One of the things last Saturday’s stroke clinic addressed was my breaststroke kick, something I’ve always had problems with. Seems I’m doing everything wrong; from foot position, leg movement, to the way I use my core Suzanne had recommendations for changing every facet of my existing kick. Of course my breast pull also needs significant change; I need to work on the timing of my breath, change how I hold my arms during both pull and recovery phases, and better coordinate my kick and pull. In the later stages of the clinic I had to beg for mercy and request a breather, and while I was resting Suzanne and Norman discussed the different breaststroke kick styles which are acceptable and why they come about. “A lot of it will depend on hip flexibility”, explained Suzanne to Norman, “and you’ll find they can’t do this (and here she demonstrated a kick) because they don’t have enough flexibility in the hips anymore.” Yes, I’m one of the “they”, someone watching his body deteriorate right before his eyes, but hey, I’m right here guys! Besides, if you think I’m bad now you should have seen me two years ago! Indignity aside all these changes have meant a radically different kick and consequently my hips and inner thighs are killing me. I swam quite a bit at the clinic because Norman and Suzanne used a tag team approach: Norman analyzed my fly and Suzanne my breaststroke, and in my next practice I included some breaststroke to reinforce the clinic lessons. Unfortunately the following day Brad perversely included a fair amount of breaststroke in his workout for the first time, and had still more in last night’s workout as well. All that mileage on a completely revamped stroke has my hips feeling as if somebody tried to split me in two with a couple of horses!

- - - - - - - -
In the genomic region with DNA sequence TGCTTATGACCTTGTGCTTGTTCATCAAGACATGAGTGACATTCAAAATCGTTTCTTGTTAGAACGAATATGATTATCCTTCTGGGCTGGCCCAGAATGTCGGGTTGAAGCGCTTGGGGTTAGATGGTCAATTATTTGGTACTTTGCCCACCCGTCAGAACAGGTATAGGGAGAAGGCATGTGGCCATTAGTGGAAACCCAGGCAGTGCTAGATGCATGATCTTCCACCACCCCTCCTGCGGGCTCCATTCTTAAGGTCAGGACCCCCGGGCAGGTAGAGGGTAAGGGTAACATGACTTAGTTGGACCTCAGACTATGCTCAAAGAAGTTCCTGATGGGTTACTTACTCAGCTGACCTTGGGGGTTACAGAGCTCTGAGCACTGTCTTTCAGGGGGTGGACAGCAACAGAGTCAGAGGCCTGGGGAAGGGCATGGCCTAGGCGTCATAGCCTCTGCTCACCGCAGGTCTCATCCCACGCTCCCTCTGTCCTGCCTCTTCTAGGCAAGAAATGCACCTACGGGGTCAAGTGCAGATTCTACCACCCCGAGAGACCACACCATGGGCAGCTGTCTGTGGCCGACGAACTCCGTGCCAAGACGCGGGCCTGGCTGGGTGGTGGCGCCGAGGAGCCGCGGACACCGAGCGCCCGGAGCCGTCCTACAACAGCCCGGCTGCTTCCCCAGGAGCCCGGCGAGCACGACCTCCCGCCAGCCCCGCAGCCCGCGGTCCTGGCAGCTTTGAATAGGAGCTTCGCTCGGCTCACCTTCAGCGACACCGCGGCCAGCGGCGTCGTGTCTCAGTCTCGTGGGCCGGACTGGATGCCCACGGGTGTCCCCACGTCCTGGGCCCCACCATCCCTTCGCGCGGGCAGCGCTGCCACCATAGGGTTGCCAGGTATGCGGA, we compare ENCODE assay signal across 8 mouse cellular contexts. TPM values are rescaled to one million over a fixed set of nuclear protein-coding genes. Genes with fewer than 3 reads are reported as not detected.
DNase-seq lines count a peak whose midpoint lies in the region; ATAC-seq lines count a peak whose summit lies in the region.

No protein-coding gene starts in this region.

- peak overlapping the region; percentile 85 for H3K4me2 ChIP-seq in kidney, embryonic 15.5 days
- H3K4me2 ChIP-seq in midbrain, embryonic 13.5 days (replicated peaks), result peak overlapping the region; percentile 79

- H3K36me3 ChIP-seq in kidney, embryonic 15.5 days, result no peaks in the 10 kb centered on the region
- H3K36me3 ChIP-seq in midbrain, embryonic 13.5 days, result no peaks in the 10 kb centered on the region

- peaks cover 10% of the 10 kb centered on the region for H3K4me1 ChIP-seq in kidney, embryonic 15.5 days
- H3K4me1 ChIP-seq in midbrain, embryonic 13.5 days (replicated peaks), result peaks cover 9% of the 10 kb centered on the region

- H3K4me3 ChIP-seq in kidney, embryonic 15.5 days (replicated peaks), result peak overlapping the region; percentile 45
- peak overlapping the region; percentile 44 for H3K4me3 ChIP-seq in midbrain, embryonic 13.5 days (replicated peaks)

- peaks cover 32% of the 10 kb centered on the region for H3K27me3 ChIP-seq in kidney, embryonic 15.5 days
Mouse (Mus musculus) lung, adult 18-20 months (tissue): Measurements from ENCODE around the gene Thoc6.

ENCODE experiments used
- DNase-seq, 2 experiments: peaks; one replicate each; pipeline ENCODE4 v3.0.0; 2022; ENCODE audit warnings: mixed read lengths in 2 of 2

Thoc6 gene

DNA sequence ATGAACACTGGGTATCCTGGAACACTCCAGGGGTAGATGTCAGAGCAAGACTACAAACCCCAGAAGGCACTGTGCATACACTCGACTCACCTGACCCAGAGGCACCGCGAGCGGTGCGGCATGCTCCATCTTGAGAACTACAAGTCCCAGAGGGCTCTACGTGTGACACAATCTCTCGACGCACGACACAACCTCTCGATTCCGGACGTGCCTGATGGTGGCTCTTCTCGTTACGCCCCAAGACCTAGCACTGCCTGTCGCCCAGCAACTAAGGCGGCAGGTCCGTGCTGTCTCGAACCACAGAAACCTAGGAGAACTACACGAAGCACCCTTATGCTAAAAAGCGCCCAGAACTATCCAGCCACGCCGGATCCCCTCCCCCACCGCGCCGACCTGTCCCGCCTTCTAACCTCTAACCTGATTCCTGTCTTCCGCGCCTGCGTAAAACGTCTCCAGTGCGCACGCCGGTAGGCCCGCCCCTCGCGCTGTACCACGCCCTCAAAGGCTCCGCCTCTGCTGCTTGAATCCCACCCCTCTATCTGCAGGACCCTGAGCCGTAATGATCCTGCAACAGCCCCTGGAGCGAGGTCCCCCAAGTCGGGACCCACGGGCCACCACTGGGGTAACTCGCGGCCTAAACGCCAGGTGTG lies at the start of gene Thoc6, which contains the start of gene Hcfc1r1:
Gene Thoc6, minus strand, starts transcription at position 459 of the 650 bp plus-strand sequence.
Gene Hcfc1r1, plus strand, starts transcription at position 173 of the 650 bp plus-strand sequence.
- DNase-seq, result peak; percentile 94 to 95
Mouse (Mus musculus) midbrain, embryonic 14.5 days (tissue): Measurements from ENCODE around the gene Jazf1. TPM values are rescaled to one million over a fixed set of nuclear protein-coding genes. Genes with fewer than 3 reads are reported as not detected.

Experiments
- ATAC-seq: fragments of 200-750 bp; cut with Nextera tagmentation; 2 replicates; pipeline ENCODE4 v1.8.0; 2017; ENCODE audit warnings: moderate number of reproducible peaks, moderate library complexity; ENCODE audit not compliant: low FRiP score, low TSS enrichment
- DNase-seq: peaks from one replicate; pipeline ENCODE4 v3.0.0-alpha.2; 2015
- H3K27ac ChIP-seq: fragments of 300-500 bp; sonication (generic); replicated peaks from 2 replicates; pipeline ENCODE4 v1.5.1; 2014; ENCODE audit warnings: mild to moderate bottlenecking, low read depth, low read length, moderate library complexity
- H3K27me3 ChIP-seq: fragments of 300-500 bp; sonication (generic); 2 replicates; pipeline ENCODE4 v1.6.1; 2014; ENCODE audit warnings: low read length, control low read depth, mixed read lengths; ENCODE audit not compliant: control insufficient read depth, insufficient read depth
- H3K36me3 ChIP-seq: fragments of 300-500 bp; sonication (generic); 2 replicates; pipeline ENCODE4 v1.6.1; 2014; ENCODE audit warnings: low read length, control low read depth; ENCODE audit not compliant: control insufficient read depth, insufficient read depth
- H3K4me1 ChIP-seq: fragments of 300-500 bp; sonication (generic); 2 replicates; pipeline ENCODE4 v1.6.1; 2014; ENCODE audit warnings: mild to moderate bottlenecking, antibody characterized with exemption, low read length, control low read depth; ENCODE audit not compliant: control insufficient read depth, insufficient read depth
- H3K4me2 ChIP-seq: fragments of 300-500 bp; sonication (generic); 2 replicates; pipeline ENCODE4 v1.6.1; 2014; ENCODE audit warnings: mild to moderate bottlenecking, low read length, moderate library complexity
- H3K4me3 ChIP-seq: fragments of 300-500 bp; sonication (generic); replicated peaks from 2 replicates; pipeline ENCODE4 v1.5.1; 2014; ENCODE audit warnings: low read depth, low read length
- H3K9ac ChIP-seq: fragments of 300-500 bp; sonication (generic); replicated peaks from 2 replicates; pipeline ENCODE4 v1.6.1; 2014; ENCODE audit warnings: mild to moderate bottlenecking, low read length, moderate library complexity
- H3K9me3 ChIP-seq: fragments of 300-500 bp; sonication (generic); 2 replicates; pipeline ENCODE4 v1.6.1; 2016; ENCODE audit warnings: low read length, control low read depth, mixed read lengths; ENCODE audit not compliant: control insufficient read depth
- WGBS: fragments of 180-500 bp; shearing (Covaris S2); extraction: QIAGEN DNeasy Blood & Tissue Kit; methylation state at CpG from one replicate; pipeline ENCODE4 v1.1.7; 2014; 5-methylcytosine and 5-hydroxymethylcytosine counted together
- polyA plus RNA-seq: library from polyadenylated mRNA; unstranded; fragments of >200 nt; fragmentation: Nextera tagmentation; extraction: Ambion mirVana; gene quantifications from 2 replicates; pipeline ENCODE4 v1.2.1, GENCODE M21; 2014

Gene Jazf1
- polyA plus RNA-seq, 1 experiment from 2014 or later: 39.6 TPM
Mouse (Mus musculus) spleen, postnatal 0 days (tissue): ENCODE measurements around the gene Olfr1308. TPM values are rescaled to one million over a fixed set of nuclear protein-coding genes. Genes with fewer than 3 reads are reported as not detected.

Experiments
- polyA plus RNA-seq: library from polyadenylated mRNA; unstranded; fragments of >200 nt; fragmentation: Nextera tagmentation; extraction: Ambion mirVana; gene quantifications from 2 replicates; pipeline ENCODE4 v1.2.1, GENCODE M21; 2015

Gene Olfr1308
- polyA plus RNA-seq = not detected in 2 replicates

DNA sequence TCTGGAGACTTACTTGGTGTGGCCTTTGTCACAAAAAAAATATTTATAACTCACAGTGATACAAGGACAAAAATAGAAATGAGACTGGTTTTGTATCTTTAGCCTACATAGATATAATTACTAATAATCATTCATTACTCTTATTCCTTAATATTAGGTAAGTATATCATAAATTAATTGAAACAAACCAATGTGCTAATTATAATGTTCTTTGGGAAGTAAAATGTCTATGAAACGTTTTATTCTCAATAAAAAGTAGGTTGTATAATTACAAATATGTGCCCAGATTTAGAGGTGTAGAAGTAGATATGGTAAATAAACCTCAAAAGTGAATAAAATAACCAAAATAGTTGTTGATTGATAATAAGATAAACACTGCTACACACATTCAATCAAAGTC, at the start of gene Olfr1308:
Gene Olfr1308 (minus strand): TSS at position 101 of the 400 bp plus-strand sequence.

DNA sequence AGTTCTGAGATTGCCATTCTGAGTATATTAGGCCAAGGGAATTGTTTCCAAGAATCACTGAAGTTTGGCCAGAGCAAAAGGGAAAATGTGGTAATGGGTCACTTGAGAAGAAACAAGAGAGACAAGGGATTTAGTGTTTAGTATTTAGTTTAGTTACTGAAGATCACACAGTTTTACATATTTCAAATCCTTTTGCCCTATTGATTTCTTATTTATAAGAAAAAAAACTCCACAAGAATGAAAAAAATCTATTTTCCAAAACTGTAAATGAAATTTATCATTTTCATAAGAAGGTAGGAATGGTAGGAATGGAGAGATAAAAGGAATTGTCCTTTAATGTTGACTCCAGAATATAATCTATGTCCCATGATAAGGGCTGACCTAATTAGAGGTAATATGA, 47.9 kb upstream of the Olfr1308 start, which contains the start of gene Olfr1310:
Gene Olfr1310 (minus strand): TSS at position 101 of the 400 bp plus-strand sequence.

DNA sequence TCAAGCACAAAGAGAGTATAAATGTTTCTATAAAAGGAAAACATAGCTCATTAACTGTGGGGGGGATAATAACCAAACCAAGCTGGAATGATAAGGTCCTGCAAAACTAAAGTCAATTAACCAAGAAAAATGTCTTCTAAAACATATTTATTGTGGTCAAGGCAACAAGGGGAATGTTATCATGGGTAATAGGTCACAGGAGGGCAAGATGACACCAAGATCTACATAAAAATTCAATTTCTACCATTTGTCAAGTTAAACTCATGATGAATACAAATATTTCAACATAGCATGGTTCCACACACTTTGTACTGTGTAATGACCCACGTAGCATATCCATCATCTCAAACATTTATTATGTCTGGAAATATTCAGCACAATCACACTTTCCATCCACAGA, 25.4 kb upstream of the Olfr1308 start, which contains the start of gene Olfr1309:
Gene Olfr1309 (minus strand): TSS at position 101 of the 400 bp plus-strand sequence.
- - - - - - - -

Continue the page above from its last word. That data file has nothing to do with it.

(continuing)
Luckily I had a massage session scheduled only a couple of days after my clinic. When I came in we exchanged the usual pleasantries and I told her about some minor soreness in my neck and shoulders but especially about my hips. A new complaint about something other than my back! After sizing me up on the table she dealt with my neck for a few minutes, and then ignoring my shoulders went straight to my hips. To assess them Carolyn “rolled” me at the pelvis, in a motion very similar to kneading bread, first one side and then the other. Once she had a gauge of my hip flexibility she decided my problem was best addressed by going to, where else, my lower back.
Her targets were my two quadratus lumborum muscles, flat sheet muscles anchored by the pelvis and the twelfth rib and extending like four fingers (quad meaning four) to the L1 through L4 transverse processes on each side of the spine. It’s a remarkably versatile muscle, as it acts as a prime mover (hips), a postural muscle (spine), and a respiratory muscle (lower rib for exhalation). If somebody before this had told me flexible hips mean better breathing I wouldn’t have believed them. My hips felt much more relaxed and the soreness was clearly reduced when I got off the table. It’s becoming an adventure to see where Carolyn will go to next – so many muscles needing work, so little time.